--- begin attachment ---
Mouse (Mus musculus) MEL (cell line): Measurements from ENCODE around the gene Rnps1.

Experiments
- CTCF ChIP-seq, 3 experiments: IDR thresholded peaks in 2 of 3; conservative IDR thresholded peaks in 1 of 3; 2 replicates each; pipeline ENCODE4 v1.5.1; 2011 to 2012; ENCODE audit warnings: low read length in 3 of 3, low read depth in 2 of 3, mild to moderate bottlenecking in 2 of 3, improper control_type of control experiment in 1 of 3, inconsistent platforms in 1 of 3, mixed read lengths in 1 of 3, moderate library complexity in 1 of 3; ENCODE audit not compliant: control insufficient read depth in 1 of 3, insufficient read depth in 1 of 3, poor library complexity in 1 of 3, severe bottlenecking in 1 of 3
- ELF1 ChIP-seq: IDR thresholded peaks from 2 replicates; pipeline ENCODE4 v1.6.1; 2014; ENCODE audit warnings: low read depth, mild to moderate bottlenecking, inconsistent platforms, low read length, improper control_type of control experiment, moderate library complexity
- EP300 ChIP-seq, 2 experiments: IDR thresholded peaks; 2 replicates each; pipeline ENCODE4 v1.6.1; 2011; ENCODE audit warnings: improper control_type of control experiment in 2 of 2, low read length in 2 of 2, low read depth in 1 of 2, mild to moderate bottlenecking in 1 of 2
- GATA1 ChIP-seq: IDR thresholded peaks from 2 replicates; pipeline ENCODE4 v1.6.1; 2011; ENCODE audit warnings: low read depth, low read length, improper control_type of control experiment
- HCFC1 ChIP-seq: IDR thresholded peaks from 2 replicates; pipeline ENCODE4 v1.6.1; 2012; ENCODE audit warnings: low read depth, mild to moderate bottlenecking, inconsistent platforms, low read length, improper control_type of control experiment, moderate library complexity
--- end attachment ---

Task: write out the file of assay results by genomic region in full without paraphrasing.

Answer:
Mouse (Mus musculus) MEL (cell line): Measurements from ENCODE around the gene Rnps1.

Experiments
- CTCF ChIP-seq, 3 experiments: IDR thresholded peaks in 2 of 3; conservative IDR thresholded peaks in 1 of 3; 2 replicates each; pipeline ENCODE4 v1.5.1; 2011 to 2012; ENCODE audit warnings: low read length in 3 of 3, low read depth in 2 of 3, mild to moderate bottlenecking in 2 of 3, improper control_type of control experiment in 1 of 3, inconsistent platforms in 1 of 3, mixed read lengths in 1 of 3, moderate library complexity in 1 of 3; ENCODE audit not compliant: control insufficient read depth in 1 of 3, insufficient read depth in 1 of 3, poor library complexity in 1 of 3, severe bottlenecking in 1 of 3
- ELF1 ChIP-seq: IDR thresholded peaks from 2 replicates; pipeline ENCODE4 v1.6.1; 2014; ENCODE audit warnings: low read depth, mild to moderate bottlenecking, inconsistent platforms, low read length, improper control_type of control experiment, moderate library complexity
- EP300 ChIP-seq, 2 experiments: IDR thresholded peaks; 2 replicates each; pipeline ENCODE4 v1.6.1; 2011; ENCODE audit warnings: improper control_type of control experiment in 2 of 2, low read length in 2 of 2, low read depth in 1 of 2, mild to moderate bottlenecking in 1 of 2
- GATA1 ChIP-seq: IDR thresholded peaks from 2 replicates; pipeline ENCODE4 v1.6.1; 2011; ENCODE audit warnings: low read depth, low read length, improper control_type of control experiment
- HCFC1 ChIP-seq: IDR thresholded peaks from 2 replicates; pipeline ENCODE4 v1.6.1; 2012; ENCODE audit warnings: low read depth, mild to moderate bottlenecking, inconsistent platforms, low read length, improper control_type of control experiment, moderate library complexity